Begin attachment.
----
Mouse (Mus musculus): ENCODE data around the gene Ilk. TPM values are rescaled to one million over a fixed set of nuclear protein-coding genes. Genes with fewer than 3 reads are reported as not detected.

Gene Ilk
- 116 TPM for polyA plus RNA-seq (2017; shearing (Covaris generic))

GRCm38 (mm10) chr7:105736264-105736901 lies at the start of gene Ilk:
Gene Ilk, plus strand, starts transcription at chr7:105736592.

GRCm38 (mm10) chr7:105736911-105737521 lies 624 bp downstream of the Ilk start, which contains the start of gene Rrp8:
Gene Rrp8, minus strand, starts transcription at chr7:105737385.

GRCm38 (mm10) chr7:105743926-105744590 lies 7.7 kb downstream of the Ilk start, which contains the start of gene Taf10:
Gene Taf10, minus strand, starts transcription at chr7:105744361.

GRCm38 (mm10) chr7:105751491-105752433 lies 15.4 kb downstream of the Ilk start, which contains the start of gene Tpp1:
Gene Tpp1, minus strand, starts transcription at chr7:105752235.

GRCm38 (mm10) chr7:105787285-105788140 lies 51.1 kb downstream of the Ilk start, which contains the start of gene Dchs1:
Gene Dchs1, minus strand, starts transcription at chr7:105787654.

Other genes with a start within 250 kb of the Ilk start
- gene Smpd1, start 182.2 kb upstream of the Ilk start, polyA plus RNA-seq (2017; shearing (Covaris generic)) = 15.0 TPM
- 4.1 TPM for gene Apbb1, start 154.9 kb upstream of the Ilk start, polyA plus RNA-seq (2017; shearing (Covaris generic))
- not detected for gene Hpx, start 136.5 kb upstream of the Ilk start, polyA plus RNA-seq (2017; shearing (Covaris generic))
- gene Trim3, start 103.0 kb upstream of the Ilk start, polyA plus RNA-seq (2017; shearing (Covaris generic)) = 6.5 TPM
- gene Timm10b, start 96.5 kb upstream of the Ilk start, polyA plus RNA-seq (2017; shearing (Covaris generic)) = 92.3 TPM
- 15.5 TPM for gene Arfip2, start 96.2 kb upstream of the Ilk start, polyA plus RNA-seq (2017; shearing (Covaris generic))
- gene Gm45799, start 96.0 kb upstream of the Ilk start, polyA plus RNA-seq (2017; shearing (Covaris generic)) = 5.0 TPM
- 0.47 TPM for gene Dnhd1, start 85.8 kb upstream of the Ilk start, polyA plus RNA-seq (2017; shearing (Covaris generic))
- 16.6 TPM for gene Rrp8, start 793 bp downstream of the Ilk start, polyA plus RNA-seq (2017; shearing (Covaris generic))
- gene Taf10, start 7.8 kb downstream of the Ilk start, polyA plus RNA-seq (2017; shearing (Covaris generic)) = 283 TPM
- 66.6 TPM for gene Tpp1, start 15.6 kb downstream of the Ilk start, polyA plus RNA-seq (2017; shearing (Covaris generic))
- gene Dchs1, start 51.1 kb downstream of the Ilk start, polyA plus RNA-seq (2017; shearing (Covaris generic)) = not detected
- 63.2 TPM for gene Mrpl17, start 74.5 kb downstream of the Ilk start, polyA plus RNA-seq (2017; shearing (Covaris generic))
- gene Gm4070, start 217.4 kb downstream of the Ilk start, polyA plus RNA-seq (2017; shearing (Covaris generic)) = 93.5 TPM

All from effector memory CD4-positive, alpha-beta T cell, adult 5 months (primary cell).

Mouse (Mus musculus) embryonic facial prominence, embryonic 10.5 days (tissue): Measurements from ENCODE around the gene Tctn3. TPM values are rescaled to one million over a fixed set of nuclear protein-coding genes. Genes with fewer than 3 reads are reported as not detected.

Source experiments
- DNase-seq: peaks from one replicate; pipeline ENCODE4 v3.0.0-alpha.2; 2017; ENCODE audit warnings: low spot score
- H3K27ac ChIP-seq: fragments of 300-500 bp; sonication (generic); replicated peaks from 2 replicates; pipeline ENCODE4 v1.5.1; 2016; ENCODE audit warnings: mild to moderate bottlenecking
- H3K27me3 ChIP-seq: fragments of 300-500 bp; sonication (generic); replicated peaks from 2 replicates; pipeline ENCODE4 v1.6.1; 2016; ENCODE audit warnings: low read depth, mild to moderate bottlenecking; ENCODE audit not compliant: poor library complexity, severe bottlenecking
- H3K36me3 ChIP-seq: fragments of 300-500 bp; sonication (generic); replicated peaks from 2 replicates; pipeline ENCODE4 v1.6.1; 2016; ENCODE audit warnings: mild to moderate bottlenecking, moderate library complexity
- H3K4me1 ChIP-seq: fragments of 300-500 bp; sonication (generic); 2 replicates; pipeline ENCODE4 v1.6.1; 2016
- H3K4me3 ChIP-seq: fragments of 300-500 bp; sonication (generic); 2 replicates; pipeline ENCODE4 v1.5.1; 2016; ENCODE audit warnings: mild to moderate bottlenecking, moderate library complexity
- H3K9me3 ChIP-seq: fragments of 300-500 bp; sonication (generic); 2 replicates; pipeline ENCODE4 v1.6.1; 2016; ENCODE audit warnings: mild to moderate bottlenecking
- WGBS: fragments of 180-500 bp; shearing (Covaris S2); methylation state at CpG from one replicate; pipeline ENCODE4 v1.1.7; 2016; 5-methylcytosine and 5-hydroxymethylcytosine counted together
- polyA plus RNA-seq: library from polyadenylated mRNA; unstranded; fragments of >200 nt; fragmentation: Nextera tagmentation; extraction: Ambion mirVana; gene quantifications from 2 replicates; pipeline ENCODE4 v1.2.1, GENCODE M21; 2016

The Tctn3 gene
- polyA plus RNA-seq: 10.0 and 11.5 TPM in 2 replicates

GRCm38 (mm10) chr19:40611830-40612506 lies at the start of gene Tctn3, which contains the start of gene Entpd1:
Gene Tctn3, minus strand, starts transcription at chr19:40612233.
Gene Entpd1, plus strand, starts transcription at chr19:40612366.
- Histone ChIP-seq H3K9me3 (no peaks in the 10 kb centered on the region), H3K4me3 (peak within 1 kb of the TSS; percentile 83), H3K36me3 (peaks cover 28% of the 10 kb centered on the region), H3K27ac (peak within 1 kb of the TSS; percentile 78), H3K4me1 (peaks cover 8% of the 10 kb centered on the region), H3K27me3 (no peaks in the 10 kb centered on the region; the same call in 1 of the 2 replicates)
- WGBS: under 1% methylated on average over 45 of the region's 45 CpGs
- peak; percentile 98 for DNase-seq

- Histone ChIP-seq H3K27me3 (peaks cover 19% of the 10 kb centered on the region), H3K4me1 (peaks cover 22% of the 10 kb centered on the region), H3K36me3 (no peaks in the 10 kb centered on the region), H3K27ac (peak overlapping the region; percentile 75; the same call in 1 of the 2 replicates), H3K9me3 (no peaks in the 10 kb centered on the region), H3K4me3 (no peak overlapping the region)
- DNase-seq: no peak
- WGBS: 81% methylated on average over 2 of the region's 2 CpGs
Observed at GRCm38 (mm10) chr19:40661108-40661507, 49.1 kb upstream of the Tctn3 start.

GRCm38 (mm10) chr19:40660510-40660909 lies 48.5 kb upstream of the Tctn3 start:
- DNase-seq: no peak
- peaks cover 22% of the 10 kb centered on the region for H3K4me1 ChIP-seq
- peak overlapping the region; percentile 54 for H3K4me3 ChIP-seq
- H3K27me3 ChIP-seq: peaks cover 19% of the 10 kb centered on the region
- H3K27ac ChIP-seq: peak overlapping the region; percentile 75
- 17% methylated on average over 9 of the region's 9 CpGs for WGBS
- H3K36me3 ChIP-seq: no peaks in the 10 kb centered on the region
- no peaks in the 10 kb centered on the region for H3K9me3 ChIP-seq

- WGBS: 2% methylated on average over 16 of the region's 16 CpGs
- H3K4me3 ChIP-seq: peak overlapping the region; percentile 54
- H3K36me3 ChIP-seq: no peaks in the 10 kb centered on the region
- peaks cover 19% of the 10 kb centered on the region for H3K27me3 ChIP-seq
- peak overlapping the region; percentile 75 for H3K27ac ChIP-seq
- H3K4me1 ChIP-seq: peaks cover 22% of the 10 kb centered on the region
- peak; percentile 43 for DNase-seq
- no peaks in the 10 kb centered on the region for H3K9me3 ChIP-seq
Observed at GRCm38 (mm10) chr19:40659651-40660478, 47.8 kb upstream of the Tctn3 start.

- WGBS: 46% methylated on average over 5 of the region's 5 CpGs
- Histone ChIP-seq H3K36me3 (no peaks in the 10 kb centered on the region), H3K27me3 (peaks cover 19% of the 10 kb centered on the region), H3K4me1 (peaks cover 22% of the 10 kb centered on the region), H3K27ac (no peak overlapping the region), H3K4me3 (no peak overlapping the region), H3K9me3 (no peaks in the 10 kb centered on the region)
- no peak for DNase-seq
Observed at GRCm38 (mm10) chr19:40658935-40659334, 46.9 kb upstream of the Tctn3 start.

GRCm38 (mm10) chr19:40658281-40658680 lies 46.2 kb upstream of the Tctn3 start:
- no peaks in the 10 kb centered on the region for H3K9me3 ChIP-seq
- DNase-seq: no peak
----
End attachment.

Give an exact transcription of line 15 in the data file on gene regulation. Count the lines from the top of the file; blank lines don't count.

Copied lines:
- gene Smpd1, start 182.2 kb upstream of the Ilk start, polyA plus RNA-seq (2017; shearing (Covaris generic)) = 15.0 TPM